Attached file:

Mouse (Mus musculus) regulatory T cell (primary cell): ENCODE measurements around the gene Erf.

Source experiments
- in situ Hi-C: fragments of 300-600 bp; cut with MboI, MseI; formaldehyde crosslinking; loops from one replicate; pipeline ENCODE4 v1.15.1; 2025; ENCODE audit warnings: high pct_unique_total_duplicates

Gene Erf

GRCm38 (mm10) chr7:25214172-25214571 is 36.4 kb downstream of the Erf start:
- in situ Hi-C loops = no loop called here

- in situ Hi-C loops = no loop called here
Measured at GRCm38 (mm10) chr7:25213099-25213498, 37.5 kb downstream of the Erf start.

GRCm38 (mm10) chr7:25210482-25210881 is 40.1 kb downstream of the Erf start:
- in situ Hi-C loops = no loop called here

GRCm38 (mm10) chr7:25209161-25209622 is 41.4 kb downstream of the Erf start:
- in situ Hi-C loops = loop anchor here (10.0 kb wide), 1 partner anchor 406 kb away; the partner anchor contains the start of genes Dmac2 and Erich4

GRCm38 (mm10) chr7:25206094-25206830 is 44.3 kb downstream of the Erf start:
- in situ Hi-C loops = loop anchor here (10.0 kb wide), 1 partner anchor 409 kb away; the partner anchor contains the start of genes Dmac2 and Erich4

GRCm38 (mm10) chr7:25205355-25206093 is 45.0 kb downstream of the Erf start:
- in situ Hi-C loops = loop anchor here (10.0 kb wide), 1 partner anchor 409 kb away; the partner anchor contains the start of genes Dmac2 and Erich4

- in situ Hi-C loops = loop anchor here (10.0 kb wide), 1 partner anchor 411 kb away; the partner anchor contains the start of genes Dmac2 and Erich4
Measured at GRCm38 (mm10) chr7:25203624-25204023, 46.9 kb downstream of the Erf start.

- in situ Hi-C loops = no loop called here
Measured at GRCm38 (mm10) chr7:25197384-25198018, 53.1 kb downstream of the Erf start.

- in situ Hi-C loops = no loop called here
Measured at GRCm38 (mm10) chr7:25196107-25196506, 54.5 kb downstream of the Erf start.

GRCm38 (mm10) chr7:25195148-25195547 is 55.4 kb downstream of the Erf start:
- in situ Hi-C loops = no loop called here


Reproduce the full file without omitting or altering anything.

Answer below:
Mouse (Mus musculus) regulatory T cell (primary cell): ENCODE measurements around the gene Erf.

Source experiments
- in situ Hi-C: fragments of 300-600 bp; cut with MboI, MseI; formaldehyde crosslinking; loops from one replicate; pipeline ENCODE4 v1.15.1; 2025; ENCODE audit warnings: high pct_unique_total_duplicates

Gene Erf

GRCm38 (mm10) chr7:25214172-25214571 is 36.4 kb downstream of the Erf start:
- in situ Hi-C loops = no loop called here

- in situ Hi-C loops = no loop called here
Measured at GRCm38 (mm10) chr7:25213099-25213498, 37.5 kb downstream of the Erf start.

GRCm38 (mm10) chr7:25210482-25210881 is 40.1 kb downstream of the Erf start:
- in situ Hi-C loops = no loop called here

GRCm38 (mm10) chr7:25209161-25209622 is 41.4 kb downstream of the Erf start:
- in situ Hi-C loops = loop anchor here (10.0 kb wide), 1 partner anchor 406 kb away; the partner anchor contains the start of genes Dmac2 and Erich4

GRCm38 (mm10) chr7:25206094-25206830 is 44.3 kb downstream of the Erf start:
- in situ Hi-C loops = loop anchor here (10.0 kb wide), 1 partner anchor 409 kb away; the partner anchor contains the start of genes Dmac2 and Erich4

GRCm38 (mm10) chr7:25205355-25206093 is 45.0 kb downstream of the Erf start:
- in situ Hi-C loops = loop anchor here (10.0 kb wide), 1 partner anchor 409 kb away; the partner anchor contains the start of genes Dmac2 and Erich4

- in situ Hi-C loops = loop anchor here (10.0 kb wide), 1 partner anchor 411 kb away; the partner anchor contains the start of genes Dmac2 and Erich4
Measured at GRCm38 (mm10) chr7:25203624-25204023, 46.9 kb downstream of the Erf start.

- in situ Hi-C loops = no loop called here
Measured at GRCm38 (mm10) chr7:25197384-25198018, 53.1 kb downstream of the Erf start.

- in situ Hi-C loops = no loop called here
Measured at GRCm38 (mm10) chr7:25196107-25196506, 54.5 kb downstream of the Erf start.

GRCm38 (mm10) chr7:25195148-25195547 is 55.4 kb downstream of the Erf start:
- in situ Hi-C loops = no loop called here